INDIGENOUS women’s health campaigner Jenni Curtis will represent the spirit of the Commonwealth Games along with school principal Ray Boyd when they join baton bearers for the City of Swan leg of the Queen’s Baton Relay.
Close friend Mechelle Turvey nominated Mrs Curtis (53), of Lesmurdie, to take her place among the proud baton bearers.
“I’m absolutely stunned and very nervous about it all; it’s such an honour,” she said.
She began her fitness journey after she was diagnosed with a chronic illness and went on to launch a health and wellbeing group for indigenous women about four years ago.
The self-help group is called Yok Dgakoooorliny, which means women running, and it’s a place where women are encouraged to “just get out there and have a go”.
“We train near the Burswood playground at the Swan River every Wednesday and it gives us a chance to chat and offload the day, as well as exercise,” Mrs Curtis said.
The women take part in various competitions and are in training for the SunSmart Women’s Triathlon in March.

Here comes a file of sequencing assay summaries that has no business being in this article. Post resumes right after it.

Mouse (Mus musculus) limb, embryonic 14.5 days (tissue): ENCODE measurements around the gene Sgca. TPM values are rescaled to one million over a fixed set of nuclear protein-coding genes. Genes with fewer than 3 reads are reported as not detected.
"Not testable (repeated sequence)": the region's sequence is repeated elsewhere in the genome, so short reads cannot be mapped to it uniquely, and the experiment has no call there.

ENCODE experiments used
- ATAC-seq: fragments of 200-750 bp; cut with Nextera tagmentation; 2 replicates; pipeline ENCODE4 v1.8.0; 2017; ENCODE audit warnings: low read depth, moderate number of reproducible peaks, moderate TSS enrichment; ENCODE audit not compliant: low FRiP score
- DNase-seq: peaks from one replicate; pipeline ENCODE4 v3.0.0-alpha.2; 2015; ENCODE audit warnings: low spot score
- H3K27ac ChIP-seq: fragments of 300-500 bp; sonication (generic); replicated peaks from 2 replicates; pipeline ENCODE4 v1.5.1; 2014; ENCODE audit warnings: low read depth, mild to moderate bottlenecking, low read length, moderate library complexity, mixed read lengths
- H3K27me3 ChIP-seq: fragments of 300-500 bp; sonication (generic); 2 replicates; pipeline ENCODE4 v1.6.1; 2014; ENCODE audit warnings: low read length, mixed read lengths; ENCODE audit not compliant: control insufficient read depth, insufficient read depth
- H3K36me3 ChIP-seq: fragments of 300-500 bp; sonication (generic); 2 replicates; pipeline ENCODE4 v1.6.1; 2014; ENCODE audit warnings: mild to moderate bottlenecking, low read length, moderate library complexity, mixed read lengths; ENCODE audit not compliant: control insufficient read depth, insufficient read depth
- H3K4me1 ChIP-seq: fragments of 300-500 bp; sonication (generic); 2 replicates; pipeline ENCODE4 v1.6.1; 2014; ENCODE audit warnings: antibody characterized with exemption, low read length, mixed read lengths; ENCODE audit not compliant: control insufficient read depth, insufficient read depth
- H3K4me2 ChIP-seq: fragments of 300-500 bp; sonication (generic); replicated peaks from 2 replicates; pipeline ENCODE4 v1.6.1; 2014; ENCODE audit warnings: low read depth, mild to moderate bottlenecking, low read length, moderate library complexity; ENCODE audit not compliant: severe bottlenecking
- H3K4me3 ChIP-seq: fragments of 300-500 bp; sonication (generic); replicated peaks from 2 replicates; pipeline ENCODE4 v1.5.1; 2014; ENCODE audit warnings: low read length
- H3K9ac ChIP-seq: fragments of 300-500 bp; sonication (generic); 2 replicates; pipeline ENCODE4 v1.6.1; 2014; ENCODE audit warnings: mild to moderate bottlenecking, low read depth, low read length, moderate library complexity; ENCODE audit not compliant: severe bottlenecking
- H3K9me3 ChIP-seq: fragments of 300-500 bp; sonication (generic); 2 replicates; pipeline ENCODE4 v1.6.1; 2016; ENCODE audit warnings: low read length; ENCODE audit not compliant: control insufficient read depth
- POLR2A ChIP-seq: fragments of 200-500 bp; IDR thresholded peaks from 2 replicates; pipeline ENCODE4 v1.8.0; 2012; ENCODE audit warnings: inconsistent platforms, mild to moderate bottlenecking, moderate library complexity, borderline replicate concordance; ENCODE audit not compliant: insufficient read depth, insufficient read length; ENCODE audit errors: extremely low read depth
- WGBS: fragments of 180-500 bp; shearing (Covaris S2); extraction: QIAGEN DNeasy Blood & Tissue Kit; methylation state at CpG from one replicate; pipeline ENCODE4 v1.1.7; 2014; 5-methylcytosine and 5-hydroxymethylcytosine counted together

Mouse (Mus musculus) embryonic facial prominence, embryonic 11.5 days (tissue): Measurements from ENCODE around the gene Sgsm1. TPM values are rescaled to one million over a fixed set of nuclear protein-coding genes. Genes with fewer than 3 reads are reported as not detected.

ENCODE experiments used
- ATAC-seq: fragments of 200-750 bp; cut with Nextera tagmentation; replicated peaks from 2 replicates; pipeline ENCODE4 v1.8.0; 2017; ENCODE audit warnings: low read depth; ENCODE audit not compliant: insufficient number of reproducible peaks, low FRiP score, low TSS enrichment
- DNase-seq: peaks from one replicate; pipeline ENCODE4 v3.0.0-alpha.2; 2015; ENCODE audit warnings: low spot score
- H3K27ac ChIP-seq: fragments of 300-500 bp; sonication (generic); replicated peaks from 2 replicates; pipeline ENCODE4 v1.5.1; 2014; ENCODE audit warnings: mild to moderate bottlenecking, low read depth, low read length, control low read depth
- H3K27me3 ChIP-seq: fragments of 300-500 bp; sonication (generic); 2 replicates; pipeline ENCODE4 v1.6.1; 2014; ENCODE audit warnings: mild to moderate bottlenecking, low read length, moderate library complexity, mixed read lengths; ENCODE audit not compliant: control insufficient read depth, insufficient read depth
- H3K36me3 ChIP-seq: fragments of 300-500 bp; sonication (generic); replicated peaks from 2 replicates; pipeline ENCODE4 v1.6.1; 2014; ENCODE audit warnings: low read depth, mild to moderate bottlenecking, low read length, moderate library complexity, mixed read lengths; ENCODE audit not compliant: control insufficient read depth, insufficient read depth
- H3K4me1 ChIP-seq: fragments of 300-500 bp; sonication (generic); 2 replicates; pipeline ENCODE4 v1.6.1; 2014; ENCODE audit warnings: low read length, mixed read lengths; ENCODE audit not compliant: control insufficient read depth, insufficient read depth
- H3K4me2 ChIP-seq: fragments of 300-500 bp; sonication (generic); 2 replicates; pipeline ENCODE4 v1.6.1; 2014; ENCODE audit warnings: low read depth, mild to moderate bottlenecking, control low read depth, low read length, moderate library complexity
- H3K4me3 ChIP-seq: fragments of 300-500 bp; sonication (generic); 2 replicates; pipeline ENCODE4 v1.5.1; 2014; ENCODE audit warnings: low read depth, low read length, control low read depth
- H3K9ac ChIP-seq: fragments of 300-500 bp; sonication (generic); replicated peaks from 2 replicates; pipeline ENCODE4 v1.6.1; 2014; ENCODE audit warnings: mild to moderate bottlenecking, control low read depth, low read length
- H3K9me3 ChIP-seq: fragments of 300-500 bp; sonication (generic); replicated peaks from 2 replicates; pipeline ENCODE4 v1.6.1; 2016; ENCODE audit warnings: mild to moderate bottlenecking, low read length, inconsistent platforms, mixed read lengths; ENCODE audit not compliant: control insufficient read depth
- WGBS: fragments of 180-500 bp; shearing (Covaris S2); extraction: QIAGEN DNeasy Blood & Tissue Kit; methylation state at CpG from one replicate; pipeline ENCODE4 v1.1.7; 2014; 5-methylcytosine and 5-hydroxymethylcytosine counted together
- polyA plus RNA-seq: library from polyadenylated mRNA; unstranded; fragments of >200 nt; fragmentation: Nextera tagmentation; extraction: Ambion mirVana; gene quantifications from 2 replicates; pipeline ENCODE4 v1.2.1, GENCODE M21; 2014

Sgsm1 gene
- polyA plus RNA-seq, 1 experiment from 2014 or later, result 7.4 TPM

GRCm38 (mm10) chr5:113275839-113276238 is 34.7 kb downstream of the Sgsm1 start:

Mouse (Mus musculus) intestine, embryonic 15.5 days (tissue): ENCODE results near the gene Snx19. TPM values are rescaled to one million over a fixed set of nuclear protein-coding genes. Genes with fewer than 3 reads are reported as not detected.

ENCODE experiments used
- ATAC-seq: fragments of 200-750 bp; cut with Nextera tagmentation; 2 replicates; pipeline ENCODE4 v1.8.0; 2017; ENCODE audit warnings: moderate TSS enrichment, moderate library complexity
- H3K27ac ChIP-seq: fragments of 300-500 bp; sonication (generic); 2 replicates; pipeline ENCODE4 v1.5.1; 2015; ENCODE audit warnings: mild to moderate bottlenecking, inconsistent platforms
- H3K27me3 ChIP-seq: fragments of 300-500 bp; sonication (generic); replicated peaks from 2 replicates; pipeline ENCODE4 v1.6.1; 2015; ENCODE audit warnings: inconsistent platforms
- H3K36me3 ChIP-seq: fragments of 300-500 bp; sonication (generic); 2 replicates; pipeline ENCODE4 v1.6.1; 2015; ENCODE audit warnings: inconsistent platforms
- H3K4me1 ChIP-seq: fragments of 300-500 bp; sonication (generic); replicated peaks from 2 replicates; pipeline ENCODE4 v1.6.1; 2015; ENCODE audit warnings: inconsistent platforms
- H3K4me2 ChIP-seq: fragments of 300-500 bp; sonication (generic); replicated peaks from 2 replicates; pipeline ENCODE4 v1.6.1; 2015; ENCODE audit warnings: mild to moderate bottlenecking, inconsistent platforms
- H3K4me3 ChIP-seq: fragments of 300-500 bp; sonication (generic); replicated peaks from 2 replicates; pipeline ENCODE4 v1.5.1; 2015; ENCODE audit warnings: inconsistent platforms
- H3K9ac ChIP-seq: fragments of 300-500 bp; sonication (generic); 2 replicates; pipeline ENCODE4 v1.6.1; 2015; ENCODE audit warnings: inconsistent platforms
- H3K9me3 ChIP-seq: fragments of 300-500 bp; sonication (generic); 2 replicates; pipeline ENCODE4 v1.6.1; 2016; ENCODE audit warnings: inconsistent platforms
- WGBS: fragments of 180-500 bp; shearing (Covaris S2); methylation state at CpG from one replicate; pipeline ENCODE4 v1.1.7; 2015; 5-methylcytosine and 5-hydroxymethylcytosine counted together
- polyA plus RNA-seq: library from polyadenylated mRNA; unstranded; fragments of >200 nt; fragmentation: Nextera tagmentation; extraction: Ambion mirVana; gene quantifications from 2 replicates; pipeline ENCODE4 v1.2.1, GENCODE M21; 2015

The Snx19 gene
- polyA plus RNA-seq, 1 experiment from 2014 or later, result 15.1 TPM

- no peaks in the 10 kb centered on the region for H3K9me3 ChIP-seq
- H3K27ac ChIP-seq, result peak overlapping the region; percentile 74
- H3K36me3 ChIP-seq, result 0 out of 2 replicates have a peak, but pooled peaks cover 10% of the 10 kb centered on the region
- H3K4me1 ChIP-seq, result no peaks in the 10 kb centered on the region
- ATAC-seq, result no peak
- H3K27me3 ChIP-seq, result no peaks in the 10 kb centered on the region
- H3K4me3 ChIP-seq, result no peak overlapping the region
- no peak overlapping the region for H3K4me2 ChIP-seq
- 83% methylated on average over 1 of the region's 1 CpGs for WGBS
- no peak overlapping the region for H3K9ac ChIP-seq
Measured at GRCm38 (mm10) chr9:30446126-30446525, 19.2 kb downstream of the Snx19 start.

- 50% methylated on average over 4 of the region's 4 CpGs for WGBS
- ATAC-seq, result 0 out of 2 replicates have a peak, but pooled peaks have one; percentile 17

Mrs Curtis is best known for establishing the indigenous program Parent Factor and in 2014 she was inducted into the WA Women’s Hall of Fame.
West Beechboro Primary School principal Ray Boyd (51) was nominated by teaching colleague Rachael Lehr.
The former WA Primary School Teacher of the Year, who lives in Parkerville, was commended for the award because of his outstanding leadership ability.
He said he was “chuffed” to be a part of the royal baton relay.
His commitment to young people continues after school at Guildford Grammar where he coaches cross country.
The cross country runner has represented Australia in the World Championships three times and he is a former qualifier for the Commonwealth Games.
For more, visit www.gc2018.com/qbr.
Monday, February 26
3.30pm-4.15pm: Midland Town Hall
4pm-8.30pm: Stirling Square, Guildford